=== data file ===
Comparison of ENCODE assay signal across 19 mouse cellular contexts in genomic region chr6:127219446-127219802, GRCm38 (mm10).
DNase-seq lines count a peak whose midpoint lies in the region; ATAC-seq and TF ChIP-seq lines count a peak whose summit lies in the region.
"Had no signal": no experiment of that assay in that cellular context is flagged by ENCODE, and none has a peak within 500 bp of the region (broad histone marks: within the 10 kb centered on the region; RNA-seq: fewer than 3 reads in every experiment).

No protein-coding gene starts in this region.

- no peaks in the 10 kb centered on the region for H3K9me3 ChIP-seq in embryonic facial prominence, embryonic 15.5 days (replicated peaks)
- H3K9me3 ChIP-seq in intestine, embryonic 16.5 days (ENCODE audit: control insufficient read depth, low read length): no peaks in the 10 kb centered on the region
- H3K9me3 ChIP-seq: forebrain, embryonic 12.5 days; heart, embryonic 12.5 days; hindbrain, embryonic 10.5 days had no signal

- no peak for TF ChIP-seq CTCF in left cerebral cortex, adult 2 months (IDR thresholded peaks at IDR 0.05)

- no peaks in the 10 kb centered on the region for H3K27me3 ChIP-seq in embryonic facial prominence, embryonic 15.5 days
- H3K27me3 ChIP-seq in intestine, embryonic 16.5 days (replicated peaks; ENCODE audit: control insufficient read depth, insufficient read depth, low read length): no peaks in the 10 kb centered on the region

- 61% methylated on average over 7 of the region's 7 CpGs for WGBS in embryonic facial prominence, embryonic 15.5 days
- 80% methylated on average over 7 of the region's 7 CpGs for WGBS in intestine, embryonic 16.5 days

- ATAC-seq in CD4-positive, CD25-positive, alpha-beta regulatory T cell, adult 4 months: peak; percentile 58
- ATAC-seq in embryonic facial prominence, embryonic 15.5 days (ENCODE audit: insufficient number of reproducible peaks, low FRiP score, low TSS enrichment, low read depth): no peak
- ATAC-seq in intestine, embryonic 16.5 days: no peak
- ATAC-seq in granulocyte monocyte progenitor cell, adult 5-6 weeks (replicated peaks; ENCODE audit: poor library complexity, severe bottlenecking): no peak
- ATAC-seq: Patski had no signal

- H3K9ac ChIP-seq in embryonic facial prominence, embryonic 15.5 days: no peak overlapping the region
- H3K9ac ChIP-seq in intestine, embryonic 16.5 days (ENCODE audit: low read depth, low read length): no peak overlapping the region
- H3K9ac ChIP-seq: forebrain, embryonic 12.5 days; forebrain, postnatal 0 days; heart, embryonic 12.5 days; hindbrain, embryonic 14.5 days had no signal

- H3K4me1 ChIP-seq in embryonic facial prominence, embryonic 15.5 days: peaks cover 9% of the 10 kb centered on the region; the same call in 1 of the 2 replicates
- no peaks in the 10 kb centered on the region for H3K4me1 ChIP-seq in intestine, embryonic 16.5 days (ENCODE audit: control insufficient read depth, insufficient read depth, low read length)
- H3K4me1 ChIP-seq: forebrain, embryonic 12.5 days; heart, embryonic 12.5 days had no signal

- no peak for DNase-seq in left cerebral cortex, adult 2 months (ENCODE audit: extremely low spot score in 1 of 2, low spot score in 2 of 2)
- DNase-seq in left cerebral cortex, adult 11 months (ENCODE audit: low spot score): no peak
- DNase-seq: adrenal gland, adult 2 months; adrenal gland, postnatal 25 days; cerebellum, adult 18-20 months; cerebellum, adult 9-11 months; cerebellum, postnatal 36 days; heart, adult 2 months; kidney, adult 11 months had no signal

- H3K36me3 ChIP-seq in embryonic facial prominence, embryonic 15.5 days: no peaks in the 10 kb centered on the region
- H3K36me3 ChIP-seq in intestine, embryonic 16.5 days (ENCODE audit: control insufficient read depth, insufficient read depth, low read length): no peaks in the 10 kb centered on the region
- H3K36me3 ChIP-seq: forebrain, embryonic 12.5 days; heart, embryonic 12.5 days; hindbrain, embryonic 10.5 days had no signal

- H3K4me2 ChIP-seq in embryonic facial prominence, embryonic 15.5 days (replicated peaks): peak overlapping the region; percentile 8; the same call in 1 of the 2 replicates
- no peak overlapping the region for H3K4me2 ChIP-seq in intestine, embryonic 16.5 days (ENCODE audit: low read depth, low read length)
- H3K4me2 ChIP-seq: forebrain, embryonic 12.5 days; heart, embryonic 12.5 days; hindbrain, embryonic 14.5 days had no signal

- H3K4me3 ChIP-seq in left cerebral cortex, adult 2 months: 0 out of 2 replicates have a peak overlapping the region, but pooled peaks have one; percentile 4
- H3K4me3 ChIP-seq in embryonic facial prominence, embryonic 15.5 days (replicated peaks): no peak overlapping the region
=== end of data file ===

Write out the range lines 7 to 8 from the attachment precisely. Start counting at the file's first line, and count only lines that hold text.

- H3K9me3 ChIP-seq: forebrain, embryonic 12.5 days; heart, embryonic 12.5 days; hindbrain, embryonic 10.5 days had no signal

- no peak for TF ChIP-seq CTCF in left cerebral cortex, adult 2 months (IDR thresholded peaks at IDR 0.05)